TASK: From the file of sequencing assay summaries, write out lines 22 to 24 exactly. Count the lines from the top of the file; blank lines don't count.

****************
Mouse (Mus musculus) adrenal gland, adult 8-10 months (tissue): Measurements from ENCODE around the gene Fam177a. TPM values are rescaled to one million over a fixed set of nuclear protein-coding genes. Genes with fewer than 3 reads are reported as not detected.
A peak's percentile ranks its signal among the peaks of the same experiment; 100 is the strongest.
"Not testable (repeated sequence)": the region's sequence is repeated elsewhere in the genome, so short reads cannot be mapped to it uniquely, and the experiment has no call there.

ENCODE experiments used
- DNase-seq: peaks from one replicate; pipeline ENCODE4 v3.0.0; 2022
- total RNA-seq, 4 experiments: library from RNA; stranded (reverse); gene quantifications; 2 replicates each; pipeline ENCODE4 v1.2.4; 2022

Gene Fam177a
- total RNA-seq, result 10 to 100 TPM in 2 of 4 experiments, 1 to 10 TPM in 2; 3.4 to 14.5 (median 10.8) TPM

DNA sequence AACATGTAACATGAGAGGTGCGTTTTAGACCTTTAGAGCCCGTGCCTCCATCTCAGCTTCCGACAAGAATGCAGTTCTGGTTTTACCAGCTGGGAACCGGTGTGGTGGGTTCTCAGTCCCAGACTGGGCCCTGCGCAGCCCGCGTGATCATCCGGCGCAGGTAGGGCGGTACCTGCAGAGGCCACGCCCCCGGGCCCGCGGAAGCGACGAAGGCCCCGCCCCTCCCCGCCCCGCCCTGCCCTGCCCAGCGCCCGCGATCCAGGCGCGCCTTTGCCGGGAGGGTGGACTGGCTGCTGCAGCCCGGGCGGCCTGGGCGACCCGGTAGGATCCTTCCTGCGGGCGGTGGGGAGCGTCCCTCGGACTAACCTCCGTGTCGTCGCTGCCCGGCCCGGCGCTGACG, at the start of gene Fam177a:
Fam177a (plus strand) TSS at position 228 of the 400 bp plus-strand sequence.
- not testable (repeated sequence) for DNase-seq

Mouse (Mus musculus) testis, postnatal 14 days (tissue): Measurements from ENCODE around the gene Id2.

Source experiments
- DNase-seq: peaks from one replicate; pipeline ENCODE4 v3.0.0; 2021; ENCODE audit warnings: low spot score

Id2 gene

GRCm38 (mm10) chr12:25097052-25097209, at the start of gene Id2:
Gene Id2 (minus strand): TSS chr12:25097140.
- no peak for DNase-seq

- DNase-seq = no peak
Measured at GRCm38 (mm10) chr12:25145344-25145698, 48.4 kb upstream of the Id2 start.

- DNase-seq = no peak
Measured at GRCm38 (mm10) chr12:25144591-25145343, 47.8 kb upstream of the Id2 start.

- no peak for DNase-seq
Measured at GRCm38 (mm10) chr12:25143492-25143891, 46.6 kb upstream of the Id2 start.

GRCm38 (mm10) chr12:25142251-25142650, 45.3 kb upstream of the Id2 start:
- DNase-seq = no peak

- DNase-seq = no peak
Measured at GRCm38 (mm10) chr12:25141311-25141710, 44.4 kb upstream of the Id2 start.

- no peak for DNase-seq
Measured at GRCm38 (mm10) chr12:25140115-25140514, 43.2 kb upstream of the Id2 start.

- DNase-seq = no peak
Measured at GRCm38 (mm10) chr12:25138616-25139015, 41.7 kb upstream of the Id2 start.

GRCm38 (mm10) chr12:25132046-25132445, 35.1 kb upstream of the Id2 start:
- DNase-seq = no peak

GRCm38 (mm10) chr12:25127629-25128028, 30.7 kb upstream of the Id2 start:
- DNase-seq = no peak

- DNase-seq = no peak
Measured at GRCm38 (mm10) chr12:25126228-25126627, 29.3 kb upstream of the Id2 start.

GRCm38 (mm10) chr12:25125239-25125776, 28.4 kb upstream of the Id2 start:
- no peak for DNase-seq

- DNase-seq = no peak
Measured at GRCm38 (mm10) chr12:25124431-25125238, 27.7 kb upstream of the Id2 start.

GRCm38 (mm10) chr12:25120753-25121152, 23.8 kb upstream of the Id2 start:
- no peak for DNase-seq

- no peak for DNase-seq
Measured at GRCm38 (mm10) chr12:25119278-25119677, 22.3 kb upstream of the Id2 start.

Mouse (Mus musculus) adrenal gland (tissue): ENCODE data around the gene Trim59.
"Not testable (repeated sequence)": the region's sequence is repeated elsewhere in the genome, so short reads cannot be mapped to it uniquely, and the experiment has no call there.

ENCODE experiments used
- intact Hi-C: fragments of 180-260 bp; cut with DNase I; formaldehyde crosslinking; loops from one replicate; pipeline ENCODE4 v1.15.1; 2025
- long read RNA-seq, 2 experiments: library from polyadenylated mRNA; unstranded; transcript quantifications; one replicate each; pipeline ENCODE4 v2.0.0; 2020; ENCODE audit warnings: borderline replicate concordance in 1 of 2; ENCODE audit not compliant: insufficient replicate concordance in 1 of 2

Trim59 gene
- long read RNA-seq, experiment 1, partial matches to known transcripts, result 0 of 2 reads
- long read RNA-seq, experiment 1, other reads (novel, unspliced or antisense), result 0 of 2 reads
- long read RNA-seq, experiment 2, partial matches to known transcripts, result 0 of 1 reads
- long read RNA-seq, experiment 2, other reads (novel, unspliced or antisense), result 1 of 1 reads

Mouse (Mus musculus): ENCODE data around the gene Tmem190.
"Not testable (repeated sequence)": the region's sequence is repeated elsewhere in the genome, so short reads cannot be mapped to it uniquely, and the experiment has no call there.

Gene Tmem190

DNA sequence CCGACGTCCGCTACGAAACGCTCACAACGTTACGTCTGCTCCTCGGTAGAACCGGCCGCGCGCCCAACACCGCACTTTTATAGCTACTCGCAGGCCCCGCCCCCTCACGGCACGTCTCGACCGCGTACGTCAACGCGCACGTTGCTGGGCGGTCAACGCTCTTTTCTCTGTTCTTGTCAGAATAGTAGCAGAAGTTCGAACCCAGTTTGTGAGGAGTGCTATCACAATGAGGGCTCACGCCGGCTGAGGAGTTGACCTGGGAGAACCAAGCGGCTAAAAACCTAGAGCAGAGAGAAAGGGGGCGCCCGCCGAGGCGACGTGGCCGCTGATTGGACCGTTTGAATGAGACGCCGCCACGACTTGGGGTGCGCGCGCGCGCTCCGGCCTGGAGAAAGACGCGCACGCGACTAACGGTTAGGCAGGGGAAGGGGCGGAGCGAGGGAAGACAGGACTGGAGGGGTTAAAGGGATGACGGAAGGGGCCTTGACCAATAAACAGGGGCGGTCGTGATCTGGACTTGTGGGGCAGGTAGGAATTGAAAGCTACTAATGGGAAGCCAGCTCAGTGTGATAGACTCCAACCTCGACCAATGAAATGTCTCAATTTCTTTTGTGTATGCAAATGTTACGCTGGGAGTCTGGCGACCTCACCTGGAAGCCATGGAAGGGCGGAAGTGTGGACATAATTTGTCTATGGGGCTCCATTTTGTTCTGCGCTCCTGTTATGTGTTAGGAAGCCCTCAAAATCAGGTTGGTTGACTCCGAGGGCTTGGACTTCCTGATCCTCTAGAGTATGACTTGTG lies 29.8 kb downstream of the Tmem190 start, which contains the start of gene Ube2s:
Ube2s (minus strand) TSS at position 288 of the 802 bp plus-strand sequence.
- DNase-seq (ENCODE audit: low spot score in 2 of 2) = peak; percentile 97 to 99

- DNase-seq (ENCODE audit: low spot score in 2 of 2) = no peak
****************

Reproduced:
Measured at GRCm38 (mm10) chr12:25144591-25145343, 47.8 kb upstream of the Id2 start.

- no peak for DNase-seq
Measured at GRCm38 (mm10) chr12:25143492-25143891, 46.6 kb upstream of the Id2 start.